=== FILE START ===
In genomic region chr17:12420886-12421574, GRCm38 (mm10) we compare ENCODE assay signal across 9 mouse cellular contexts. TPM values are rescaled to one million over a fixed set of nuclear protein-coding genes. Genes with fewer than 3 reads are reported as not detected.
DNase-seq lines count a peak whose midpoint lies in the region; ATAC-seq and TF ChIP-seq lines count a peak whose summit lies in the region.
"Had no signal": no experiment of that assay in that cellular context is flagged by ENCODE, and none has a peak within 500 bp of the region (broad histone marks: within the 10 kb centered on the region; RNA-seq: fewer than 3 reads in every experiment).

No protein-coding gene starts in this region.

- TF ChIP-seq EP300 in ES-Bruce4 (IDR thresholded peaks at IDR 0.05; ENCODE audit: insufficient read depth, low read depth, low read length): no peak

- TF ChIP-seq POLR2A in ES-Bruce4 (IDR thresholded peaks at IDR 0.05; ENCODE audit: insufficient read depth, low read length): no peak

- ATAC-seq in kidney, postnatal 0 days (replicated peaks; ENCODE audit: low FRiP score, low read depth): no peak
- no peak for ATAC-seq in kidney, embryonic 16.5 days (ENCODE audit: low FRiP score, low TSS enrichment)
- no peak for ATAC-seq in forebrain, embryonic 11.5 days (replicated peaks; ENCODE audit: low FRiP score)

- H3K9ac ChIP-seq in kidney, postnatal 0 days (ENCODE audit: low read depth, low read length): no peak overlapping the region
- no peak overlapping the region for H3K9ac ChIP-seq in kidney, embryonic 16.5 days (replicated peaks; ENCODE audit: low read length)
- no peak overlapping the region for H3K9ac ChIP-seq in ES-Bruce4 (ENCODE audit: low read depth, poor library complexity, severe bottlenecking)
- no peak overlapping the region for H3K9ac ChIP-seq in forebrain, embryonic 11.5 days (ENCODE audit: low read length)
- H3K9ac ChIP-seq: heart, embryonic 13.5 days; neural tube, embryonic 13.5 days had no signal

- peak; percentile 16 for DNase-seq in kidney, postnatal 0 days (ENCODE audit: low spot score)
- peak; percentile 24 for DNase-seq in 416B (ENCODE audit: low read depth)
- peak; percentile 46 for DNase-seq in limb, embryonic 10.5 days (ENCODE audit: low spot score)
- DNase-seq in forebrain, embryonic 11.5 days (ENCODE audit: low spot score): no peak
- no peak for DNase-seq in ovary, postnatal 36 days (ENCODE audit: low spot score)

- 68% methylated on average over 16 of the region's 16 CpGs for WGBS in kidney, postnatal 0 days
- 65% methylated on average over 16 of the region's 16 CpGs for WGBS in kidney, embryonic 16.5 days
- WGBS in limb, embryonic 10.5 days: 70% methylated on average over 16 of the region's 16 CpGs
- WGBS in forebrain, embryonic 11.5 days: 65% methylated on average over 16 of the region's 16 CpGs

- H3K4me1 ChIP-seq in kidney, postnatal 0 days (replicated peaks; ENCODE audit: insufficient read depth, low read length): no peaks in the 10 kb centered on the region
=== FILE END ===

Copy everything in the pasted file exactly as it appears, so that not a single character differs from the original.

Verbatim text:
In genomic region chr17:12420886-12421574, GRCm38 (mm10) we compare ENCODE assay signal across 9 mouse cellular contexts. TPM values are rescaled to one million over a fixed set of nuclear protein-coding genes. Genes with fewer than 3 reads are reported as not detected.
DNase-seq lines count a peak whose midpoint lies in the region; ATAC-seq and TF ChIP-seq lines count a peak whose summit lies in the region.
"Had no signal": no experiment of that assay in that cellular context is flagged by ENCODE, and none has a peak within 500 bp of the region (broad histone marks: within the 10 kb centered on the region; RNA-seq: fewer than 3 reads in every experiment).

No protein-coding gene starts in this region.

- TF ChIP-seq EP300 in ES-Bruce4 (IDR thresholded peaks at IDR 0.05; ENCODE audit: insufficient read depth, low read depth, low read length): no peak

- TF ChIP-seq POLR2A in ES-Bruce4 (IDR thresholded peaks at IDR 0.05; ENCODE audit: insufficient read depth, low read length): no peak

- ATAC-seq in kidney, postnatal 0 days (replicated peaks; ENCODE audit: low FRiP score, low read depth): no peak
- no peak for ATAC-seq in kidney, embryonic 16.5 days (ENCODE audit: low FRiP score, low TSS enrichment)
- no peak for ATAC-seq in forebrain, embryonic 11.5 days (replicated peaks; ENCODE audit: low FRiP score)

- H3K9ac ChIP-seq in kidney, postnatal 0 days (ENCODE audit: low read depth, low read length): no peak overlapping the region
- no peak overlapping the region for H3K9ac ChIP-seq in kidney, embryonic 16.5 days (replicated peaks; ENCODE audit: low read length)
- no peak overlapping the region for H3K9ac ChIP-seq in ES-Bruce4 (ENCODE audit: low read depth, poor library complexity, severe bottlenecking)
- no peak overlapping the region for H3K9ac ChIP-seq in forebrain, embryonic 11.5 days (ENCODE audit: low read length)
- H3K9ac ChIP-seq: heart, embryonic 13.5 days; neural tube, embryonic 13.5 days had no signal

- peak; percentile 16 for DNase-seq in kidney, postnatal 0 days (ENCODE audit: low spot score)
- peak; percentile 24 for DNase-seq in 416B (ENCODE audit: low read depth)
- peak; percentile 46 for DNase-seq in limb, embryonic 10.5 days (ENCODE audit: low spot score)
- DNase-seq in forebrain, embryonic 11.5 days (ENCODE audit: low spot score): no peak
- no peak for DNase-seq in ovary, postnatal 36 days (ENCODE audit: low spot score)

- 68% methylated on average over 16 of the region's 16 CpGs for WGBS in kidney, postnatal 0 days
- 65% methylated on average over 16 of the region's 16 CpGs for WGBS in kidney, embryonic 16.5 days
- WGBS in limb, embryonic 10.5 days: 70% methylated on average over 16 of the region's 16 CpGs
- WGBS in forebrain, embryonic 11.5 days: 65% methylated on average over 16 of the region's 16 CpGs

- H3K4me1 ChIP-seq in kidney, postnatal 0 days (replicated peaks; ENCODE audit: insufficient read depth, low read length): no peaks in the 10 kb centered on the region